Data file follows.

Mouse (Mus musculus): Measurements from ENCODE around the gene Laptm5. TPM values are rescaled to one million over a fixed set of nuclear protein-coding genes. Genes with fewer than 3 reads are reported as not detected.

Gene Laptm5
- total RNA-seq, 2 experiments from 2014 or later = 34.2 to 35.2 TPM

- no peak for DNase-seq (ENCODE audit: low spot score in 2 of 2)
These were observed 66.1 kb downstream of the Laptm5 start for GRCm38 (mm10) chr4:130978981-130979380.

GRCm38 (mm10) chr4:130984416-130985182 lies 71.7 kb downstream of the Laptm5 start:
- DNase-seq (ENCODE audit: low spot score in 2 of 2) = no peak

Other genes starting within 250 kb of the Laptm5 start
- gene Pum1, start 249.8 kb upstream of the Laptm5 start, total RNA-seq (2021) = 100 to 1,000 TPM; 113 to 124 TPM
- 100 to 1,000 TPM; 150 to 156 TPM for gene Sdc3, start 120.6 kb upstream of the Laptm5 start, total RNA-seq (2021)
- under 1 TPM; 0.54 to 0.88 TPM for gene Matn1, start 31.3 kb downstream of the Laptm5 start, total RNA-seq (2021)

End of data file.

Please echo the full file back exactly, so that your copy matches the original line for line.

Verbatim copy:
Mouse (Mus musculus): Measurements from ENCODE around the gene Laptm5. TPM values are rescaled to one million over a fixed set of nuclear protein-coding genes. Genes with fewer than 3 reads are reported as not detected.

Gene Laptm5
- total RNA-seq, 2 experiments from 2014 or later = 34.2 to 35.2 TPM

- no peak for DNase-seq (ENCODE audit: low spot score in 2 of 2)
These were observed 66.1 kb downstream of the Laptm5 start for GRCm38 (mm10) chr4:130978981-130979380.

GRCm38 (mm10) chr4:130984416-130985182 lies 71.7 kb downstream of the Laptm5 start:
- DNase-seq (ENCODE audit: low spot score in 2 of 2) = no peak

Other genes starting within 250 kb of the Laptm5 start
- gene Pum1, start 249.8 kb upstream of the Laptm5 start, total RNA-seq (2021) = 100 to 1,000 TPM; 113 to 124 TPM
- 100 to 1,000 TPM; 150 to 156 TPM for gene Sdc3, start 120.6 kb upstream of the Laptm5 start, total RNA-seq (2021)
- under 1 TPM; 0.54 to 0.88 TPM for gene Matn1, start 31.3 kb downstream of the Laptm5 start, total RNA-seq (2021)